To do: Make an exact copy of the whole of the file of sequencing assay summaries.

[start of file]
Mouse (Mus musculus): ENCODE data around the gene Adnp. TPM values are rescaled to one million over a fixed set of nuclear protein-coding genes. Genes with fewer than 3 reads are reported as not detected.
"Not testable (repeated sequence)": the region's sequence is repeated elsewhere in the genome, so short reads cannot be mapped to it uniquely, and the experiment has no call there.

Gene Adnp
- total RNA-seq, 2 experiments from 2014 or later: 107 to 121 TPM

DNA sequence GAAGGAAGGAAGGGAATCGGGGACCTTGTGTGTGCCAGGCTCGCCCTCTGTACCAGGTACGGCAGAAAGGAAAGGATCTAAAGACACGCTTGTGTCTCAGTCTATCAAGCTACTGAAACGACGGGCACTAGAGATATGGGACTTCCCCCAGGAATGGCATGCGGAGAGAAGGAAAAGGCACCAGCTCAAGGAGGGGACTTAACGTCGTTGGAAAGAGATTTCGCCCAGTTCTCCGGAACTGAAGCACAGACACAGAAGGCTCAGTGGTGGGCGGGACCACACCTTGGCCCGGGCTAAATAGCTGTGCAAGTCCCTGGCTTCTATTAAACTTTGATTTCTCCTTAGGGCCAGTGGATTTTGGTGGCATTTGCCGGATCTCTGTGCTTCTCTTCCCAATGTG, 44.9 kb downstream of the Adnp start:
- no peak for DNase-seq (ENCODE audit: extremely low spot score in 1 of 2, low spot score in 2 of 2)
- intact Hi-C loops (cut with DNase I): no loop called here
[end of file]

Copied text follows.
Mouse (Mus musculus): ENCODE data around the gene Adnp. TPM values are rescaled to one million over a fixed set of nuclear protein-coding genes. Genes with fewer than 3 reads are reported as not detected.
"Not testable (repeated sequence)": the region's sequence is repeated elsewhere in the genome, so short reads cannot be mapped to it uniquely, and the experiment has no call there.

Gene Adnp
- total RNA-seq, 2 experiments from 2014 or later: 107 to 121 TPM

DNA sequence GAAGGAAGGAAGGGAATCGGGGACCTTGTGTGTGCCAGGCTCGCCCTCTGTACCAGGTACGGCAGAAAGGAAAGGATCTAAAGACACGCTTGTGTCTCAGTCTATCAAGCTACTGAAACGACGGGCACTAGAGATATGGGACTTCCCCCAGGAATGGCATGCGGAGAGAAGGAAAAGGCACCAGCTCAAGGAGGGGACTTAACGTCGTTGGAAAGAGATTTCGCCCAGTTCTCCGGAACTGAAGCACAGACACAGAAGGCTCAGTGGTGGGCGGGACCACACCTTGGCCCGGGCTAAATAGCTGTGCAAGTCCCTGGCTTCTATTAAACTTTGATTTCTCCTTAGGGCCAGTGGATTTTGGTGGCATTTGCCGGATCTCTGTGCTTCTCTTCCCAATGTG, 44.9 kb downstream of the Adnp start:
- no peak for DNase-seq (ENCODE audit: extremely low spot score in 1 of 2, low spot score in 2 of 2)
- intact Hi-C loops (cut with DNase I): no loop called here